Several entries ago I paid homage to my favorite NPR show, The Bryant Park Project. Allow me to give you a brief description from the shows website:
The Bryant Park Project is a distinct and lively take on the news. It combines the authority and intelligence of NPR with the tone and sensibility the next generation of Public Radio listeners demand.
At its core, the BPP is a two-hour morning drive-time news show. The approach is conversational, with host Alison Stewart covering the day's news by means of interviews and signature segments. The show seeks out stories that satisfy the audience's curiosity, with a sense of smarts, humanity and fun.
Being well-informed once meant that you read The New York Times and The New Yorker and listened to All Things Considered. That is changing. Savvy audiences now follow news sources that range from The Times to Us Weekly to Boing Boing. And now, The Bryant Park Project aims to be a major part of that daily news diet. Listeners each morning can consume the show live on the radio or streaming on NPR.org. Later in the day, they can listen to archived Web audio or one of three program podcasts.
The BPP presents news, ideas and perspectives that connect with this audience through audio, video, text and photos. Online, The BPP is fostering audience interaction and user engagement, with blogs, email, and call-outs to listeners, encouraging the audience to participate in the storytelling process.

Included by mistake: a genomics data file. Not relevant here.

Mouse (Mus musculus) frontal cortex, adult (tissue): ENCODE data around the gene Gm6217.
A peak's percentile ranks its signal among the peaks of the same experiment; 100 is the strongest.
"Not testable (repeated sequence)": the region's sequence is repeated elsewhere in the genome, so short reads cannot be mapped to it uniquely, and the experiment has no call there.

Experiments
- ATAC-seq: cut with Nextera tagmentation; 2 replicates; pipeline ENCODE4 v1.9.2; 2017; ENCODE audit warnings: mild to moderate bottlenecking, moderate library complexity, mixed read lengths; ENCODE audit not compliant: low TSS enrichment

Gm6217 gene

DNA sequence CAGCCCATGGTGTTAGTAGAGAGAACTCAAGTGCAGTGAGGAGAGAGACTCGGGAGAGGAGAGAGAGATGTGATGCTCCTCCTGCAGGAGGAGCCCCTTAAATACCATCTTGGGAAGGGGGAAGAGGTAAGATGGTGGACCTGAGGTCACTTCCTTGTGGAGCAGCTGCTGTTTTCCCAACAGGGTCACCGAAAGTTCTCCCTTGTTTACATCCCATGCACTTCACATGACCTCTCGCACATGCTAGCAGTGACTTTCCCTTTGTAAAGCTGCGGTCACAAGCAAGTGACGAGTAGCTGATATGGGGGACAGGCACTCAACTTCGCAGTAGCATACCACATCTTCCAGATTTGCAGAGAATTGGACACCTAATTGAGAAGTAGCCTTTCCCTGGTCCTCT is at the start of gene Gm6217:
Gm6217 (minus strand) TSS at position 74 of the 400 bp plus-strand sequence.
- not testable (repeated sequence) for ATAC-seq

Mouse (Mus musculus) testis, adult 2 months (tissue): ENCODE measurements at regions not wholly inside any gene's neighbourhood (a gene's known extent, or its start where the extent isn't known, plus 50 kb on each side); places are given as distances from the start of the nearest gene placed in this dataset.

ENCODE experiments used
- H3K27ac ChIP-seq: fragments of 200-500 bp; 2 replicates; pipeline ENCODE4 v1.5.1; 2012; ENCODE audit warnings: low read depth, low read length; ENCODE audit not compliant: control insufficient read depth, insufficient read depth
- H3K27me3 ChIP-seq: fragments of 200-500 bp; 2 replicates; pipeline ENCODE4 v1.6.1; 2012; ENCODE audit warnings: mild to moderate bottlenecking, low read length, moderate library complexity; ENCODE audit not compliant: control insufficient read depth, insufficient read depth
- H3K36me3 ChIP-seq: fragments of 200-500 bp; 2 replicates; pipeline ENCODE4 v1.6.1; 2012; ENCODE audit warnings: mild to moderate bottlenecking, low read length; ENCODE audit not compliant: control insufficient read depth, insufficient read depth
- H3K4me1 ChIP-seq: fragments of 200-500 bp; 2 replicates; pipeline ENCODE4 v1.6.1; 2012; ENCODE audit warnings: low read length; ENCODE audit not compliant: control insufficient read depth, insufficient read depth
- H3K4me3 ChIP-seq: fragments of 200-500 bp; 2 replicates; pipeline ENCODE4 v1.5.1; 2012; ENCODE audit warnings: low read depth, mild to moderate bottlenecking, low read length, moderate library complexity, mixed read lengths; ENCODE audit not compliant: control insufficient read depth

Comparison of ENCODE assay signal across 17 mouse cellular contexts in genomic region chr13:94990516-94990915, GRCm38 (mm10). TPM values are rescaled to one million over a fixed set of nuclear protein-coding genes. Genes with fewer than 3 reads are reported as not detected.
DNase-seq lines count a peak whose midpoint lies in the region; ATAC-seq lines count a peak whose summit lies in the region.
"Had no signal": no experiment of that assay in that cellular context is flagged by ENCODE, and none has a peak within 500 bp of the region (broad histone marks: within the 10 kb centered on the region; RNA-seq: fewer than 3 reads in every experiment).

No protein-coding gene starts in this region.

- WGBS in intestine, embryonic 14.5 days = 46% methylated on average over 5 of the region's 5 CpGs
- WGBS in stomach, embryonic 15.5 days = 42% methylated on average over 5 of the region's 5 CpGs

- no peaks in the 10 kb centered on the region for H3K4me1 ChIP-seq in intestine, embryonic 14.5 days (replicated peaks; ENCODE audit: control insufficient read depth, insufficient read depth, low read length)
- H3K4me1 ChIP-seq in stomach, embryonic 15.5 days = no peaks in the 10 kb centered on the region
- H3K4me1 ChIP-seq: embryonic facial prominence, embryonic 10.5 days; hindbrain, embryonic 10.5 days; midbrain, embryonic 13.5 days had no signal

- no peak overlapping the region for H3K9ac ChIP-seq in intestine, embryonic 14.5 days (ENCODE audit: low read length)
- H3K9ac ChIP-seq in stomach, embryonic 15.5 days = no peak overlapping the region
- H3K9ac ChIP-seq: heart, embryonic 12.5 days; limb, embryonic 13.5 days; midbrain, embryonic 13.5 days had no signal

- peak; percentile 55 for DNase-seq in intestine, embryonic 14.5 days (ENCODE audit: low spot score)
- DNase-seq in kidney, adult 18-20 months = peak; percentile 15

I am too sad this week because on Monday it was announced that the show would be cancelled. There are very few places where I can listen to news about the depressing state of the world and not want to hit something. This show and Robin Mead Morning Express on Headline News are those two places. The acerbic wit and educational anecdotes on the BPP were right up my alley.
The BPP was targeted at my demographic...Generation X..babies born from 1965-1982. We who were called slackers and made the filth of grunge fashionable need an different kind of presentation for our news. While I enjoy the written word of The Week magazine there is nothing like a sarcastic voice in the morning to give you a chuckle and a wee bit of reassurance that everything would indeed be ok. My only glimmer of hope is the memory that when Air America Radio was stripped from me I was able to find a suitable substitute. I pray that will happen for me again.
Goodbye BPP. I will miss you.